Scientists are sticklers for not really believing what until someone explains how. That is, they’ll see that something happens, but until research reveals how it happens the phenomenon remains a bit dodgy.
So it is with the power of exercise to spur the production of new neurons in the brain, improve learning and lift depression. Fred Gage and colleagues at the Salk Institute showed in 2005 that it does happen—even elderly rats have a spurt of this “neurogenesis” after a few sessions in the exercise wheel. And researchers led by Arthur Kramer at the University of Illinois showed in 2006 that the effect occurs in people, too, so that even a hour a day of mall-walking increases the amount of gray matter in the brains of the elderly. It also makes you feel better.
Maybe now more scientists, not to mention the rest of us, will take the findings to heart. Researchers led by Ronald Duman of Yale have discovered that exercise causes the brains of mice to produce a molecule that acts as a natural antidepressant, they write this afternoon in the online edition of Nature Medicine. The molecule is a growth factor called VGF, which is active in the brain.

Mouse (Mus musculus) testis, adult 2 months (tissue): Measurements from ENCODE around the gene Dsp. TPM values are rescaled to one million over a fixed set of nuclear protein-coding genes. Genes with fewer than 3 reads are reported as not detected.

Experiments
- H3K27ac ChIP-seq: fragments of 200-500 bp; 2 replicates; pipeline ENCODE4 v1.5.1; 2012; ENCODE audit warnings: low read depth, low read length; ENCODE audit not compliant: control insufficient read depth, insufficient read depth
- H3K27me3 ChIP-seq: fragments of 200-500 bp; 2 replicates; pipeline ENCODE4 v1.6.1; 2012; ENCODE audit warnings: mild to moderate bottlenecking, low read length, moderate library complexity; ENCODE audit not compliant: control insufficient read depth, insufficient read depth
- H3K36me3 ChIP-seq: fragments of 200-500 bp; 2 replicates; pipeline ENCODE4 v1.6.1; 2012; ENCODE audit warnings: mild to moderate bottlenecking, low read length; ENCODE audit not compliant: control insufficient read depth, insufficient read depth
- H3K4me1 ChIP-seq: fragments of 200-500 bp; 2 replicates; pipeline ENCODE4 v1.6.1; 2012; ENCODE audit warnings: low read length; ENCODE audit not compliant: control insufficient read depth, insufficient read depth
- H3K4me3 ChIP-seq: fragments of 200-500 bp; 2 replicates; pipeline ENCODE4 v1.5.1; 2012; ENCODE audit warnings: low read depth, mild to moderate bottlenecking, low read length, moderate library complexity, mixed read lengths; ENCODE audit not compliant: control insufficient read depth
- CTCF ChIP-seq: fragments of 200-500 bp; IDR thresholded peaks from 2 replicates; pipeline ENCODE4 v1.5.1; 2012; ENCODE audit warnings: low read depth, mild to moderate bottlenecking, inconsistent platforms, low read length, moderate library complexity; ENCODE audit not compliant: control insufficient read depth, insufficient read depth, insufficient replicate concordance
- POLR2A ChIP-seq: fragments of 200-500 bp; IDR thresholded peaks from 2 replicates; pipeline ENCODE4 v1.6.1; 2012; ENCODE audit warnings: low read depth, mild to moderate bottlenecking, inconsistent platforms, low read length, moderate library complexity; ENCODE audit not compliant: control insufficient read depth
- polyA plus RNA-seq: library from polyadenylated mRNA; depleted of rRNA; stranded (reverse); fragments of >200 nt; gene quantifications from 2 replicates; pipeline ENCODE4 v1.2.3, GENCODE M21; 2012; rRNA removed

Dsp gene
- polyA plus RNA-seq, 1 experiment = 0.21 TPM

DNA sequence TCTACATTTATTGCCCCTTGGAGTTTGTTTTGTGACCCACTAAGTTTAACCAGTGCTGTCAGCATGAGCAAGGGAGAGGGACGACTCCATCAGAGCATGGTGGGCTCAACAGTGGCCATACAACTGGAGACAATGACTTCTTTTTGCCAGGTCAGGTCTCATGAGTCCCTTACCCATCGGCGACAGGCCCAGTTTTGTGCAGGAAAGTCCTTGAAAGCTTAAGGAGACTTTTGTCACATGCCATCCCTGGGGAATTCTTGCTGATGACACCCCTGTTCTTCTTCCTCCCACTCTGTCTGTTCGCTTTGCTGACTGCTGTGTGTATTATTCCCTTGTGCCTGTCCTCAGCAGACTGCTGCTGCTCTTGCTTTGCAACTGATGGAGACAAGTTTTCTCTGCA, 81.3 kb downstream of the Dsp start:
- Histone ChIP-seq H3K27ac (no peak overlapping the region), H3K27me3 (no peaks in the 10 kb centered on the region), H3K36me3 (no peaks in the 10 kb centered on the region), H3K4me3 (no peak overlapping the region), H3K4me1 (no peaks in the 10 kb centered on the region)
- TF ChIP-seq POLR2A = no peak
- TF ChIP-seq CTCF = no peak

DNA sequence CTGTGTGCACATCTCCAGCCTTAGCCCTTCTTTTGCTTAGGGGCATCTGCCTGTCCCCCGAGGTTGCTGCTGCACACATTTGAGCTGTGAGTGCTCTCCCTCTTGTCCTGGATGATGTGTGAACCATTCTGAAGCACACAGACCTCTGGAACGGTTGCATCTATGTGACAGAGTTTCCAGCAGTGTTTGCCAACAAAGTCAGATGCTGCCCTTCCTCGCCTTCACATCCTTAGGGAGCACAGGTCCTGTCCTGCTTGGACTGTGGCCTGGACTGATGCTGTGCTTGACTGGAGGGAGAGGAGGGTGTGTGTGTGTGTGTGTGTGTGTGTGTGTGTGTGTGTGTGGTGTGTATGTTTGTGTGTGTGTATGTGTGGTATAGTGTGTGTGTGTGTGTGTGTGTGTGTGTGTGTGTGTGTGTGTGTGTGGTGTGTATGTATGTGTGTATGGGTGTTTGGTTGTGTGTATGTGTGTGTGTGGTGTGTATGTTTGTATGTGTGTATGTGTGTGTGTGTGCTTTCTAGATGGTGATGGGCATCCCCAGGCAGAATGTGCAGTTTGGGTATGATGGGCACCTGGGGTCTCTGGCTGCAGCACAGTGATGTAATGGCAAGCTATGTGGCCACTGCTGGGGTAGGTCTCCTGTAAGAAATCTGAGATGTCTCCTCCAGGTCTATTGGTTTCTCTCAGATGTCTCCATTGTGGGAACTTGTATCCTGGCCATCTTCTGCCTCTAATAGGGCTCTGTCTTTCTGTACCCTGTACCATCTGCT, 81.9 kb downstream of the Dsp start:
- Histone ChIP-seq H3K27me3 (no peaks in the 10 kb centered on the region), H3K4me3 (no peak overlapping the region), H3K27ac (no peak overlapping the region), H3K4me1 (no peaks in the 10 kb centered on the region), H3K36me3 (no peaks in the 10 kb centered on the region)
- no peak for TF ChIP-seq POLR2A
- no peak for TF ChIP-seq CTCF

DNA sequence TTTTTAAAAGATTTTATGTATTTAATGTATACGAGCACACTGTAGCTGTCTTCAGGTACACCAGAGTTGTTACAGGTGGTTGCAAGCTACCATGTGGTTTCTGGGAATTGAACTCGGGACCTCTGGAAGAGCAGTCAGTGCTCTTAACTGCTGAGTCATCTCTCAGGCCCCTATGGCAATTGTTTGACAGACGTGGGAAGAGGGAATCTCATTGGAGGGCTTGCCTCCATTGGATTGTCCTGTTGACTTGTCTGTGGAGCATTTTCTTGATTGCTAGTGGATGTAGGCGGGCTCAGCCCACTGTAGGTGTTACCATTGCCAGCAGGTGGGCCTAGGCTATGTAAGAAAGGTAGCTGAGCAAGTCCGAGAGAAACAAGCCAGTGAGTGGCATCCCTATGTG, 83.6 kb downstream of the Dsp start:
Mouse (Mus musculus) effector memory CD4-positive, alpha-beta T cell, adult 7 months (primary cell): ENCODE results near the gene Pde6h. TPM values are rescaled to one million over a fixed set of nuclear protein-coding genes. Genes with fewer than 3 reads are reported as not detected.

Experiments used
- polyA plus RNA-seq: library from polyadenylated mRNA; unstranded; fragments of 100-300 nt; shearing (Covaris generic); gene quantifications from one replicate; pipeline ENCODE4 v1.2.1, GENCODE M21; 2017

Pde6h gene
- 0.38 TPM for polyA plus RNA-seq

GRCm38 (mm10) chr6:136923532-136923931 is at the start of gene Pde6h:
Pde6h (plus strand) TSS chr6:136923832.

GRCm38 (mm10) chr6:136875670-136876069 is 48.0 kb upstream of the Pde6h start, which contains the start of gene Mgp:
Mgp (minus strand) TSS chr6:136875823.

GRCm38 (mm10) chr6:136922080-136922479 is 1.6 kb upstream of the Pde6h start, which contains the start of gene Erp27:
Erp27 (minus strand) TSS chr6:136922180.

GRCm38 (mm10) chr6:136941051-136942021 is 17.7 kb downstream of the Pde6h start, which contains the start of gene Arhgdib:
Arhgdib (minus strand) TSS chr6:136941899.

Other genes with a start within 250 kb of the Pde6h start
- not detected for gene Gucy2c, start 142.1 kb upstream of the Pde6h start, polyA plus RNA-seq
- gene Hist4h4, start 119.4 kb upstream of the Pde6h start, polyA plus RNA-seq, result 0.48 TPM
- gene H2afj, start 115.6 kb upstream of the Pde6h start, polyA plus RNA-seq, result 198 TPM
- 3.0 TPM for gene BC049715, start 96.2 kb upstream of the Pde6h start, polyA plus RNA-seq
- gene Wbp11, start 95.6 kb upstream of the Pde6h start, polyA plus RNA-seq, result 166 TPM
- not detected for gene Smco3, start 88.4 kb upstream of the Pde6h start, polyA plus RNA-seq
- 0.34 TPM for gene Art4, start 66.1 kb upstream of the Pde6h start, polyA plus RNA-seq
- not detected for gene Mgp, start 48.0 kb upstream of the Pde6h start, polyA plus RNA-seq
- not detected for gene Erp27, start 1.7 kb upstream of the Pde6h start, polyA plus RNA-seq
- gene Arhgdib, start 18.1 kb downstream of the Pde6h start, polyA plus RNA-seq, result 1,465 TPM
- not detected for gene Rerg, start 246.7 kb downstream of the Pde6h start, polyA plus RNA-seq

That nearly ties up three loose ends: exercise, neurogenesis and anti-depressants. That's because, over the last few years, scientists have been challenging the idea that antidepressants such as Prozac work by increasing the brain’s production of serotonin. Instead, the drugs' real mechanism is to spur neurogenesis. With the new work, there’s at least the possibility that the drugs do so through VGF. The current study shows that “VGF is required for the antidepressant effects of exercise,” the scientists say. Interesting, the most effective treatment for depression, electroconvulsive shock, also increases the brain’s supply of many of the molecules that exercise does, including VGF.
The next step is to confirm that exercise also raises levels of VGF in people's brains, not just mice's. But as anyone who has experienced a glow or even a euphoria from working out can attest, exercise has a profound positive effect on mood--and now we know how.